1. Your content

What you put in the body of your email impacts your reputation and your deliverability. This includes:

  • Spam-like content, headlines or images
  • Your text-to-image ratio (industry standard is 80:20)
  • Your links. If you link to other domains that have low reputations, their reputation will reflect poorly on you. Think of it as guilt by association.

2. Email Service Provider (ESP): An ESP is like the principal's office that handles your emails. Different ESPs have different reputations, and you need to choose one with a good track record. For example, popular ESPs like Keap, Quicknection, Kajabi, and MailChimp have established reputations.

3. Sender Domain: Your sender domain is like your personal brand. It includes everything associated with your email address. If you or someone using your domain sends out spam, your domain's reputation can suffer. It's like if a friend acted up at a school event, and you were associated with them-you take the hit.

To meet Google's new regulations, you should focus on improving your sender reputation by implementing practices that ensure your emails aren't mistaken for spam. I know, I’re not sending spam, at least not intentionally. But getting into the nitty-gritty on email deliverability means diving into the world of spam and learning how you might be sending it without knowing it.

Authenticate and Monitor Your Reputation

You should know where all your send emails from. This can be your inbox, CRM, but also your website, your billing software, and other apps that you may use.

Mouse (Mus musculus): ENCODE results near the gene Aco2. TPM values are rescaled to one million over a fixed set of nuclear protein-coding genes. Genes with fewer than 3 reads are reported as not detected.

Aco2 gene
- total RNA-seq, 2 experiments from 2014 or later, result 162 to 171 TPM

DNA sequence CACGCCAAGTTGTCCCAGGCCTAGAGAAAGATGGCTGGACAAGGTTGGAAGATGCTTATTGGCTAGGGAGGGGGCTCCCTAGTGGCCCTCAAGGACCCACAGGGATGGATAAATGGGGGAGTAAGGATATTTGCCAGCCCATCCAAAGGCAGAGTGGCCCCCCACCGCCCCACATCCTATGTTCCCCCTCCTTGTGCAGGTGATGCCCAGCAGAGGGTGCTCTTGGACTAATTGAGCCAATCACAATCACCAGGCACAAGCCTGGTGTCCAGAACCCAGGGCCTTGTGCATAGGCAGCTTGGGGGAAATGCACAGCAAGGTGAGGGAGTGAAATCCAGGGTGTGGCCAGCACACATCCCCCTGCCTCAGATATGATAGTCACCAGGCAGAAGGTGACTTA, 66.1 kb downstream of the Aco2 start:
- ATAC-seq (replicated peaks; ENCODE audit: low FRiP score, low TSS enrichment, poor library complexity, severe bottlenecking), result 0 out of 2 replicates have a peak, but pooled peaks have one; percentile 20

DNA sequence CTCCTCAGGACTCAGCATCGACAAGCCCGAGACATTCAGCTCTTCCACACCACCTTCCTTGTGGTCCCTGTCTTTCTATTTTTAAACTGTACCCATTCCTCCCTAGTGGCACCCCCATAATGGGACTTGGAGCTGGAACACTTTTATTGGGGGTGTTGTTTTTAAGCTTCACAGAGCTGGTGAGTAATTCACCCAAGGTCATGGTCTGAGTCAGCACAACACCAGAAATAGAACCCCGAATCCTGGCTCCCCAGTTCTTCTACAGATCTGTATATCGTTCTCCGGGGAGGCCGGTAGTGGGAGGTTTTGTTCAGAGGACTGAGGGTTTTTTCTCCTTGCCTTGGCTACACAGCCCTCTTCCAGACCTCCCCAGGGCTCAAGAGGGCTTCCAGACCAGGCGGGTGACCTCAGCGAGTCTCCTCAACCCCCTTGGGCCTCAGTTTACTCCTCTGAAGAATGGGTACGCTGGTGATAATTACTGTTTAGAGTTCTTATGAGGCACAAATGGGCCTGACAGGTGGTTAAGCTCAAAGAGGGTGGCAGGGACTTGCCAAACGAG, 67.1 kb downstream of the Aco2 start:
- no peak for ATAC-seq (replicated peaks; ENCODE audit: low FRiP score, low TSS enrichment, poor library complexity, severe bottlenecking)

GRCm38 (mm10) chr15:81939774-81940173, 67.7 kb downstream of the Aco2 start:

Authenticating your email mean you have your DKIM and SPF setup and working correctly.

Any service you have that sends email from your domain name needs to be authenticated.

You now also need a DMARC record and, I recommend DMARC monitoring so you can make sure your authentication is always working.

Then you can sign up for Google Postmaster Tools. This lets you see exactly what Google is reporting on your domain so you can see the reputation.

Understanding and Avoiding Spam - No Bullies Allowed

Understanding and Avoiding Spam - No Bullies Allowed

Nobody likes a bully, and the email world is no different. Spam is like the school bully in your inbox.

  • The Different Types of Spam: Understanding what spam looks like, so you can avoid it. Google's new requirements for bulk senders stress the importance of delivering wanted email and reducing unwanted messages. For example, sending an email to someone who hasn't engaged with your content in a long time might be seen as spammy.
  • Tips to Avoiding Spam: Spam can be compared to unsolicited or irrelevant behavior. In the email world, there are two primary types of spam complaints: external and internal.
  • External Spam Complaints: Think of these as when someone reports a bully to the teacher. In email terms, external spam complaints happen when recipients mark your email as spam within their email client (e.g., Outlook, Gmail). Most email clients then report back to your ESP to unsubscribe the user from your list. External complaints have more severe consequences for your sender reputation.
  • Internal Spam Complaints: Think of these as when someone complains directly to the teacher. Internal spam complaints occur when a recipient clicks the "unsubscribe" button in the email and then reports the email as spam on the unsubscribe confirmation page. These complaints have a lesser impact on your reputation.
  • To meet Google's regulations, make it easy for subscribers to unsubscribe with a single click and ensure their requests are processed within two days. This reduces unwanted messages and aligns with email best practices. Google now wants you to stay below 0.4% spam complaints.

Email Engagement - Keeping the Conversation Going

Email engagement is like having a great conversation with your friends. It's all about building connections and trust. To be considered engaged, your subscribers should open emails and click on links in your emails within the last six months. This shows that they are interested in what you have to say. If they haven't engaged in a while, it's essential to try and re-engage them by sending content they find valuable.